As the Trump administration and Congress wrestle with how to repeal and replace Obamacare, the conversation is dominated by abstract concepts like regulatory structures, federal subsidies and state insurance exchanges. Mentioned far less frequently are tangible ideas about how health care reform can deliver true patient benefit.
Patients all over the country are crying out for a new approach to care and new attention to their unmet needs. This may surprise the political class, but patients seem far less interested in becoming foot soldiers in the political battle over whether Obamacare is reformed, repealed or replaced than they are in participating in setting the policy direction our health policy will go. Specifically, patients are looking for an end to the muting of their voice and a full airing about what has happened to medical access and insurance design in this country.
Since Election Day, our organization brought together and directly engaged cardiovascular patients in New Orleans and psoriasis sufferers in Boston, a migraine population in Scottsdale and those being treated for blood cancers in San Diego. This is a group of men and women from diverse backgrounds, experiences and circumstances – and, naturally, from all over the country. But they share large things in common, and big parts of their stories are always the same: before patients fight their chronic disease and endure severe health challenges, they must overcome barriers to access of their medicine.
Joanne of New Orleans is a patient with chronic high cholesterol (and the cardiology challenges that go with it). She explained how her insurance company forced her to continue using a class of medications called statins against the advice of her doctor and while she suffered in pain.
“I was so, so weak … my pain was much more severe,” she said of the side effects from her statins. Eventually, after a severe administrative fight, she gained access to the right treatment.
Patients living with psoriasis know exactly what she went through.
“I suffered for years by myself,” Diane of Boston said of her experiences, which included being quarantined as a child. “They wouldn't let me go to school because of my psoriasis.”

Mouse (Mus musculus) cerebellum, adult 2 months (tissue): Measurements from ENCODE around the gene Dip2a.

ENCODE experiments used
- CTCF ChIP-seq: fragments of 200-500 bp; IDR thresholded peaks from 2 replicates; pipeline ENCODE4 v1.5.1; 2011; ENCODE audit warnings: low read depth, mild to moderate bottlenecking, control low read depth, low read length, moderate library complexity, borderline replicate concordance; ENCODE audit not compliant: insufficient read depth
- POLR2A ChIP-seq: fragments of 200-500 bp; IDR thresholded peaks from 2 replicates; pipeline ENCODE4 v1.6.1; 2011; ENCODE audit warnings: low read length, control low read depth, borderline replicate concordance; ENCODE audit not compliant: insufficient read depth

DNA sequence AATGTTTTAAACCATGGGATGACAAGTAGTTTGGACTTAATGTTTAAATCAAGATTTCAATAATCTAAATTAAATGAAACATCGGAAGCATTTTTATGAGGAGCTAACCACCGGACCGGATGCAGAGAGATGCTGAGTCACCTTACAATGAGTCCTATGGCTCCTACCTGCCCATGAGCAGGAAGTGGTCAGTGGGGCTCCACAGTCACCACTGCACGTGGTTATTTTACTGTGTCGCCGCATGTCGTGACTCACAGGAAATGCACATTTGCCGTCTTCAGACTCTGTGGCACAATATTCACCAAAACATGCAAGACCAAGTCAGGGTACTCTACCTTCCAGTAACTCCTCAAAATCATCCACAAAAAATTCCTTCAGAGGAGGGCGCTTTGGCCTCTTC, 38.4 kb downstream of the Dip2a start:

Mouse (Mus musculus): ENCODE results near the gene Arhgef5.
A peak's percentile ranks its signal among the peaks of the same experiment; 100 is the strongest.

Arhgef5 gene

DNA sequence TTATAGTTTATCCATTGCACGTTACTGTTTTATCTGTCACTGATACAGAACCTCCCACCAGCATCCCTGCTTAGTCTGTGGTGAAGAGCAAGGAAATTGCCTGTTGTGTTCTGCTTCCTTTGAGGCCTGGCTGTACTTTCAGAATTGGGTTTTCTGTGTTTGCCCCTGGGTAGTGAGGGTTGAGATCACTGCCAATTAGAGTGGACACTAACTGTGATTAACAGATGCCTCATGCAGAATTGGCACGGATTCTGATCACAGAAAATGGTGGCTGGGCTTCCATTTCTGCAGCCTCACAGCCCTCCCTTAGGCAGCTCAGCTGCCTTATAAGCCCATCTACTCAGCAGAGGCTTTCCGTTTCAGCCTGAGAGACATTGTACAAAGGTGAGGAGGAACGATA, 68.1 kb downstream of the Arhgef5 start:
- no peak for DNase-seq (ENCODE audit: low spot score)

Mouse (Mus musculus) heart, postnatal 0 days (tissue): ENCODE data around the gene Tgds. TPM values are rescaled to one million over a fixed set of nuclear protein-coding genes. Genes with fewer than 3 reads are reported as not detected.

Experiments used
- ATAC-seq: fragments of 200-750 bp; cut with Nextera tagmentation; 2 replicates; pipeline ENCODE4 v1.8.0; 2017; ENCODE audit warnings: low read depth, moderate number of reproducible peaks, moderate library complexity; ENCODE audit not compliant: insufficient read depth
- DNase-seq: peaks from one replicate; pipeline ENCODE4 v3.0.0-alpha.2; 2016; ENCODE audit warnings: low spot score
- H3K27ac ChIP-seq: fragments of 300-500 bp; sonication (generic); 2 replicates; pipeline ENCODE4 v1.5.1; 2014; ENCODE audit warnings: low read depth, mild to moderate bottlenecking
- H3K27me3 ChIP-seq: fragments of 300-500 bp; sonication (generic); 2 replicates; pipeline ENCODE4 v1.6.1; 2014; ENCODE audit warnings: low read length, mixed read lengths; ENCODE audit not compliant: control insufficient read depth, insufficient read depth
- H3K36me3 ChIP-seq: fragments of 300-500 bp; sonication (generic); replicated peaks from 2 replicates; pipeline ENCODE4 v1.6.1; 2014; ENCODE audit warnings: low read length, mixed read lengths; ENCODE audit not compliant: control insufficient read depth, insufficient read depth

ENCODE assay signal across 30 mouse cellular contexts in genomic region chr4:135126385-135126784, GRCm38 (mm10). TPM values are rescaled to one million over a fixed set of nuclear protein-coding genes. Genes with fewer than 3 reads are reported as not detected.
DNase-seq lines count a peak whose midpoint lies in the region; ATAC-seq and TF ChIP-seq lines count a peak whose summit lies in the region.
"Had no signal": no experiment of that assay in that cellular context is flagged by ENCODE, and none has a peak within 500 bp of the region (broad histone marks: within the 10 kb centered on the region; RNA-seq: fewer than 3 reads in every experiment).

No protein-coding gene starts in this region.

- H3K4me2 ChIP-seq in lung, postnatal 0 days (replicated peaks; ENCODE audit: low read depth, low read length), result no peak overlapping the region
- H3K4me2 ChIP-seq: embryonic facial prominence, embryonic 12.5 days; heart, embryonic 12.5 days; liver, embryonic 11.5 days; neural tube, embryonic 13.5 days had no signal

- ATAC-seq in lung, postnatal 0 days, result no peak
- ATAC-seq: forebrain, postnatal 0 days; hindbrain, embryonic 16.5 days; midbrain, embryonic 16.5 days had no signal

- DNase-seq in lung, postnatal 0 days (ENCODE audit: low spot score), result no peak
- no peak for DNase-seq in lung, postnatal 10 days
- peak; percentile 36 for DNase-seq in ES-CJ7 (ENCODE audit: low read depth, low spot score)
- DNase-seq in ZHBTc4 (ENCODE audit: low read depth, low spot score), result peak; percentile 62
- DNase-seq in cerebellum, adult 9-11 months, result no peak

Thank goodness society has advanced from this brutalizing treatment of psoriasis patients, and that medical innovation now provides her with treatment that works. But there’s a catch: Every 90 days, she must jump through the same insurance hoops to access her treatment. Four times a year, Diane suits up to battle her insurance company, and she’s undefeated so far. But what if she ever loses a contest?
Not every patient can fight.
Dani is from New York, living with psoriatic arthritis. She testified that she was told by her insurance company she needed to spend months “trying” an ineffective treatment. In the effort to reduce short-term costs, her health care provider enforced “step therapy” that forced her to fail first with a less costly and less effective treatment.
Numerous illnesses and infections from her already compromised immune system followed. She started missing work. Eventually, she lost her job, as did her husband, who was her primary caregiver.
“The people at my insurer had no medical degrees. Yet they had all the power to decide what medicine I had access to.”
Thankfully, the patients we gathered are finding their way with varying degrees of success across and through the maze-like barriers and dead-end turns of modern insurance design.
But what of the doubtless hundreds of thousands of patients who can’t wage this battle? Or as effectively? What part of the current Obamacare debate matters to them?
These people may be patients and their immune systems may be compromised. But what they want from the health care debate or Obamacare repeal and replacement isn’t a partisan event or a political win. They’re already fighting for their health every day. Where do they go on Capitol Hill to validate their voice of value? What agency door in Washington do they knock on to get their dignity honored?